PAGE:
COLUMBIA, S.C. (AP) — The South Carolina Legislature’s attempt to meet as quickly as possible Wednesday to assure the state can keep operating while they stay out of session and safe from the peak of the coronavirus outbreak ran into a familiar roadblock in a surprising way.
Several senators opposed a bill to allow the state to keep spending money if it doesn’t pass a budget by the end of June because it placed restrictions on state-owned utility Santee Cooper.
House Speaker Jay Lucas said the failure of negotiations over Santee Cooper meant the House and Senate also couldn’t reach an agreement to set the parameters of any special session needed after the May 14 deadline in the state constitution for the session to end.
And the Senate altering the House’s bill means the House will have to come back in session and deal with the new proposal before June 30 or risk the state can no longer spend money.
Wednesday’s debate took place as the state recorded 12 additional COVID-19 deaths — the most in a single day. As of Wednesday afternoon, South Carolina reported more than 2,550 coronavirus cases and 63 deaths.
The House approved the bill 108-0 and then left after an hour of debate. Lucas told The Associated Press shortly afterward that he cannot guarantee getting everyone back and the Senate was trying to alter deals House leaders and some senators spent weeks making.
After the Senate’s vote, Lucas texted through a spokeswoman: “Today’s vote in the Senate is a shameless abdication of leadership.”
Senate leaders did not comment after the session.
The spending proposal sets aside $200 million for emergency COVID-19 spending and gives the governor wide power in using it. It sets aside $15 million for adjustments needed to assure South Carolina’s June 9 primary can continue with the flexibility to make more changes to voting.
The proposal allows the state Education Superintendent wide powers to adjust requirements like class time, freezes teacher salaries and lets state agencies furlough employees if their budgets get out of balance.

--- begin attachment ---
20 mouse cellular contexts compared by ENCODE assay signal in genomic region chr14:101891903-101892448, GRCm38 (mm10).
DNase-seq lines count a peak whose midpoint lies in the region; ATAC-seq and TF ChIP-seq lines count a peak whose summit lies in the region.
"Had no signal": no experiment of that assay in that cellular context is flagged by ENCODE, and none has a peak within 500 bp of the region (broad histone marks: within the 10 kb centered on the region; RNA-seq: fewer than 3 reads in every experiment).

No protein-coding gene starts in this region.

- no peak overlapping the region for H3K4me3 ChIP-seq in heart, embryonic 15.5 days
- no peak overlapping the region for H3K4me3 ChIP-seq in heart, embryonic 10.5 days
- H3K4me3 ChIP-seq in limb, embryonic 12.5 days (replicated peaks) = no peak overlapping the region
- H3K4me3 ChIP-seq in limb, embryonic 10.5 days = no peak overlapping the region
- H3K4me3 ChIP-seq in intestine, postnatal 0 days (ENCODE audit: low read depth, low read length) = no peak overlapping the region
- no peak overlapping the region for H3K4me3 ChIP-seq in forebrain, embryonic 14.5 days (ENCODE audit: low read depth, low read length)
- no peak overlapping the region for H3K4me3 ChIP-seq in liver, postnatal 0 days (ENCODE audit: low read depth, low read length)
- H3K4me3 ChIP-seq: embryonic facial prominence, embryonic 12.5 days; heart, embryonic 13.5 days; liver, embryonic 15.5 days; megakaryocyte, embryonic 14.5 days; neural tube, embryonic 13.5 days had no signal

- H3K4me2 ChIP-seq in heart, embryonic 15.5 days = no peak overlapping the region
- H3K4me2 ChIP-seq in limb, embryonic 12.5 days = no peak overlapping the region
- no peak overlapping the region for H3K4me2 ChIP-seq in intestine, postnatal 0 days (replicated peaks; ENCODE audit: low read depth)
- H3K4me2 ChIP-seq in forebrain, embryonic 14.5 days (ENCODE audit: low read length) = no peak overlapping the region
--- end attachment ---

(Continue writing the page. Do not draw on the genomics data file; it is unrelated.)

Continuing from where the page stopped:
The deliberate two-year debate over what to do Santee Cooper and its $4 billion in debt over two nuclear plants never finished halted when the General Assembly stopped meeting as COVID-19 started to spread. House and Senate leadership included a proposal in the broad emergency bill to freeze Santee Cooper in place, not allowing it to approve any contracts longer than a year to buy more time to decide its fate.
But Republican Sen. Larry Grooms, who represents Moncks Corner where Santee Cooper is headquartered, said that could keep the utility from operating, especially in an emergency where people are being told not to go out.
“Imagine trying to stay at home without the lights,” Grooms said.
Republican Sen. Luke Rankin said the House is asking senators to pull down their masks and swallow what they want.
The Senate then changed the bill so Santee Cooper could enter into contracts only if the governor, House speaker, Senate president and leaders of each chamber’s budget committee approve in writing.
The Senate also passed a proposal allowing a special session in September and other times as needed to address the budget, COVID-19 and other matters.
Lucas didn’t say if the House would come back to consider either bill before the last day of the regular session on May 14.
Lucas also said Santee Cooper lied to House members, saying the electric cooperatives whose 2 million South Carolina customers buy the utility’s power agreed to their ideas when they didn’t.
Santee Cooper said the email was presumptive and premature and apologized, utility spokeswoman Mollie Gore said in an email.
Lucas sent a letter to Santee Cooper saying any communication must be in writing. The speaker said he would fire the entire utility board and all senior managers if he could.
“Unfortunately, for the people of South Carolina, I do not have that authority. However, I do predict and will applaud your ultimate removal from your positions in the appropriate manner,” Lucas wrote.
Gov. Henry McMaster accused Santee Cooper of exploiting a pandemic to stave off a sale or reform.
“There appears to be no tactic or action too deceitful or reckless for the leaders of Santee Cooper to employ,” McMaster said on Twitter.
More than 20 of the 170 lawmakers stayed home Wednesday. There were gloves, masks and bandannas. Some senators stayed outside the chamber, only entering to vote or when needed. House members spread out into the balcony and into chairs against the wall.
When the House adjourned, it set no date to return.